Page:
- Leader of the Hamburg Uprising of 1923
- KPD Chairman from 1925 to 1933
- Murdered in 1944 after eleven years’ imprisonment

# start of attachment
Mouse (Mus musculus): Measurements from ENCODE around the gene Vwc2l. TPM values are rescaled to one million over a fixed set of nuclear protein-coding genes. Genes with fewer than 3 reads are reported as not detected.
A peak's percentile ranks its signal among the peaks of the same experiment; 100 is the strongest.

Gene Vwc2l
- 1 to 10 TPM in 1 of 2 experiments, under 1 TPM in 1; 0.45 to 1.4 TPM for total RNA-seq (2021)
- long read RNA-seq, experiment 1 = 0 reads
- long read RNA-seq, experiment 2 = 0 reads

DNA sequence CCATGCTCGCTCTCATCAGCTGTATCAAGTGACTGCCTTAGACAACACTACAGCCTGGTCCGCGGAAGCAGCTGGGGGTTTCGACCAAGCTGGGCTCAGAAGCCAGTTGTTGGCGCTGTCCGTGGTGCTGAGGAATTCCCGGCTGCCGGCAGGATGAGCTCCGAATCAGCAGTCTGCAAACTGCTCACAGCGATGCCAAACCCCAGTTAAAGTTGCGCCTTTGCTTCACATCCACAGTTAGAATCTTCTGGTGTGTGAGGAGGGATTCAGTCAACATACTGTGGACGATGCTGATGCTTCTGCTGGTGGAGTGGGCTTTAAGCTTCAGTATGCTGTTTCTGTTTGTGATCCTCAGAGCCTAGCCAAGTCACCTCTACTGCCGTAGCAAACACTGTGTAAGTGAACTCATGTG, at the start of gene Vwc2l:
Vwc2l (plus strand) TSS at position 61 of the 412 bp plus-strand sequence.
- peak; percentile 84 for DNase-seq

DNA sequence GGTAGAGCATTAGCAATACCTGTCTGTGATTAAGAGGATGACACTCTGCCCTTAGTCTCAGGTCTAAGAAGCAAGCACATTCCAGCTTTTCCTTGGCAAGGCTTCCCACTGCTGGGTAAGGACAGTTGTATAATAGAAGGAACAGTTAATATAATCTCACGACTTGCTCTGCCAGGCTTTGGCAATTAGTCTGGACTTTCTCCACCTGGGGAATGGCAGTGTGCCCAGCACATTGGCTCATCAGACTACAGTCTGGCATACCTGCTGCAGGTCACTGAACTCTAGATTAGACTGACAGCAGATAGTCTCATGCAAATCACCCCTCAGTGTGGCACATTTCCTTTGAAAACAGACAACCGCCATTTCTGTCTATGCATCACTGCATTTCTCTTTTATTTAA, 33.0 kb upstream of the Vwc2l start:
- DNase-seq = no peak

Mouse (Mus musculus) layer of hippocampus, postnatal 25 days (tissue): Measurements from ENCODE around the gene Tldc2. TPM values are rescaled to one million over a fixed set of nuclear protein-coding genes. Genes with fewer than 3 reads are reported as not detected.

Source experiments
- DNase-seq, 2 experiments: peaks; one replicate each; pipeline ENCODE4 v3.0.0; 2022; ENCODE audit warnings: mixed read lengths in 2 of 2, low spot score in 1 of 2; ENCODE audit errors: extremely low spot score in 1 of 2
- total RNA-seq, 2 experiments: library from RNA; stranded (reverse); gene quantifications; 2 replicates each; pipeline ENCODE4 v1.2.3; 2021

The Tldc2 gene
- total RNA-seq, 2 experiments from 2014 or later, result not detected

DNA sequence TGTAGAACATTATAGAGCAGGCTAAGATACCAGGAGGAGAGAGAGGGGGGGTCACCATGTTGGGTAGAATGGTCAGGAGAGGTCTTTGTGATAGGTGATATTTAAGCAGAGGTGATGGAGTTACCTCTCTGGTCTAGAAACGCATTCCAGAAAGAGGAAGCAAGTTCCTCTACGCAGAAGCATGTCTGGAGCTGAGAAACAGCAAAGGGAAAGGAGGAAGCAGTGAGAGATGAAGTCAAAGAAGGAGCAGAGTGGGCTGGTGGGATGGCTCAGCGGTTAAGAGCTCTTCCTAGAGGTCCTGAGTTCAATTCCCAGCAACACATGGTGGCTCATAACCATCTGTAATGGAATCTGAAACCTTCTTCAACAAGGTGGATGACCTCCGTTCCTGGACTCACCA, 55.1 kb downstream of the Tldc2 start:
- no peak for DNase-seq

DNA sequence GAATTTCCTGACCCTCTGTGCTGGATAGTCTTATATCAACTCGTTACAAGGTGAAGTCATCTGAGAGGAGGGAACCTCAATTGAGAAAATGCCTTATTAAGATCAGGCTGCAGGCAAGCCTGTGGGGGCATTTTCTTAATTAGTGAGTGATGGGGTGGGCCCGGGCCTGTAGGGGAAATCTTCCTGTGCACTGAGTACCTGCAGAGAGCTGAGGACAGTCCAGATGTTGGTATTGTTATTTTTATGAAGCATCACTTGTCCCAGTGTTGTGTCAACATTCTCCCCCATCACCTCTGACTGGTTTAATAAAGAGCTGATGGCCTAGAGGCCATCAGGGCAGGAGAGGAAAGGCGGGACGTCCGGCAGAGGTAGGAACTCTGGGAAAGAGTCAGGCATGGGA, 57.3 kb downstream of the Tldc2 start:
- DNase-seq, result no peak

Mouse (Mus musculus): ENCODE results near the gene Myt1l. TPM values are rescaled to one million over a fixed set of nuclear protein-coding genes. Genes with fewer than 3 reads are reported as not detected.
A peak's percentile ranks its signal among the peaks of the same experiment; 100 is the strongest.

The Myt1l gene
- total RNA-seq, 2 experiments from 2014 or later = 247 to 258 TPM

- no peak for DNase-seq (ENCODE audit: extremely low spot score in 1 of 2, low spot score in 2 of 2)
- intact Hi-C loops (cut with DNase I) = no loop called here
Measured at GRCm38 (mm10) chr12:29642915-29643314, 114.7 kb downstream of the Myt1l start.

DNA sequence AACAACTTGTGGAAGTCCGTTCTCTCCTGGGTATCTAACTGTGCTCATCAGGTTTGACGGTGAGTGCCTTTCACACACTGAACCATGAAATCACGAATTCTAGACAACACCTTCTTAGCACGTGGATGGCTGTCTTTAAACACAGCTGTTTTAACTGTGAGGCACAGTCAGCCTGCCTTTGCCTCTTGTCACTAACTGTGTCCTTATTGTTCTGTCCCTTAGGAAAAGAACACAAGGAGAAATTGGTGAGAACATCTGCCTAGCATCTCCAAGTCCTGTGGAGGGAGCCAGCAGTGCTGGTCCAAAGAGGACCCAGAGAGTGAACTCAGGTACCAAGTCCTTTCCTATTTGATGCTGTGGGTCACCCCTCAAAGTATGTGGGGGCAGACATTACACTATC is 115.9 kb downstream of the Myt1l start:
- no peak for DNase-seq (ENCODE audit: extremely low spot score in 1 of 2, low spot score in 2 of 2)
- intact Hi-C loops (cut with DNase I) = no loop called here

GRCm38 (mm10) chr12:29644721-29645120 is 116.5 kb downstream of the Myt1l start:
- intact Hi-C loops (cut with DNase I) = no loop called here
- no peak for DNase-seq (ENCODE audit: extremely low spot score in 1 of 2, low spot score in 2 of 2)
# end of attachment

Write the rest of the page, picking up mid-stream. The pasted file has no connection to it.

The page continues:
Ernst Thälmann joined the SPD in 1903. However, after the November Revolution, he turned to the USPD, only to leave it later on to join the KPD. He became famous during the “German October” of 1923 when leading the Hamburg Uprising, which was supposed to serve as a torch lighting a revolution in Germany. The attempt failed miserably. From 1925, he served as the KPD’s chairman and transformed it, step by step, into an organization dependent on Moscow. He stood for Reichspräsident in 1925 and his adversaries accused him of having made Hindenburg’s electoral win possible by participating in the second round. Ernst Thälmann fervently advocated the “social fascism” thesis, thereby deepening the division within the workers’ movement. He did not recognize the danger of the NSDAP until a late stage. In March 1933, he was arrested and in 1944 he was shot in the Buchenwald concentration camp per Hitler’s orders, after eleven years of imprisonment.